Henness challenges the Ohio Supreme Court's conclusion, and maintains that his statement to police was a clear invocation of his right to counsel. He argues that he terminated the first interview by making that request, and did not reinitiate the second interview during his telephone conversations with Thomas.
The decision in Edwards v. Arizona, 451 U.S. 477, 482, 101 S.Ct. 1880, 68 L.Ed.2d 378 (1981), requires the police to immediately cease questioning a suspect if he invokes the right to counsel at any time. However, “the suspect must unambiguously request counsel.” Davis, 512 U.S. at 459. Thus, a suspect invoking his right to counsel during custodial interrogation “must articulate his desire to have counsel present sufficiently clearly that a reasonable police officer in the circumstances would understand the statement to be a request for an attorney.” Id.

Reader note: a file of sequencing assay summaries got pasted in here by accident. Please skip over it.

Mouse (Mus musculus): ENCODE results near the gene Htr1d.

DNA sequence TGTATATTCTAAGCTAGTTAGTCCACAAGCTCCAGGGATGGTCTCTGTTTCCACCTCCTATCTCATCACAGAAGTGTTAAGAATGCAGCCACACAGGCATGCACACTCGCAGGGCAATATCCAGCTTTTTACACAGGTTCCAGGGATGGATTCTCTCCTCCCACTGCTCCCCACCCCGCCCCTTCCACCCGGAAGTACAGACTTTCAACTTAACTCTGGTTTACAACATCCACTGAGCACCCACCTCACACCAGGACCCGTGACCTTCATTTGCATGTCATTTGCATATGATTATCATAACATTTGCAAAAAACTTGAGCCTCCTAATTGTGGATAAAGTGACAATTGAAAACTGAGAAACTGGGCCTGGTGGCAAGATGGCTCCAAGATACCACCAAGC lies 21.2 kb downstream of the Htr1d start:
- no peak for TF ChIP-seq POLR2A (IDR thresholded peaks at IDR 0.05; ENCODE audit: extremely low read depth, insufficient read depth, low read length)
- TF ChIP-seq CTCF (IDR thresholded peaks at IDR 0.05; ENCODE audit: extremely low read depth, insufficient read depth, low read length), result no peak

In Davis, the phrase, “Maybe I should talk to a lawyer,” was not an unambiguous request for counsel. Id. at 462 (“[W]e are unwilling to create a third layer of prophylaxis to prevent police questioning when the suspect might want a lawyer.”). Pursuant to Davis, the Fourth Circuit held that the statement, “I think I need a lawyer,” was not an unequivocal request for counsel. Burket v. Angelone, 208 F.3d 172, 198 (4th Cir.2000). The Ninth Circuit reached the same conclusion with the similar phrase, “I think I would like to talk to a lawyer.” Clark v. Murphy, 331 F.3d 1062, 1069–72 (9th Cir.2003). Under Davis and its progeny, the Ohio Supreme Court's conclusion that Henness failed to unambiguously invoke his right to counsel is not an unreasonable application of federal law. See Landrigan, 550 U.S. at 474.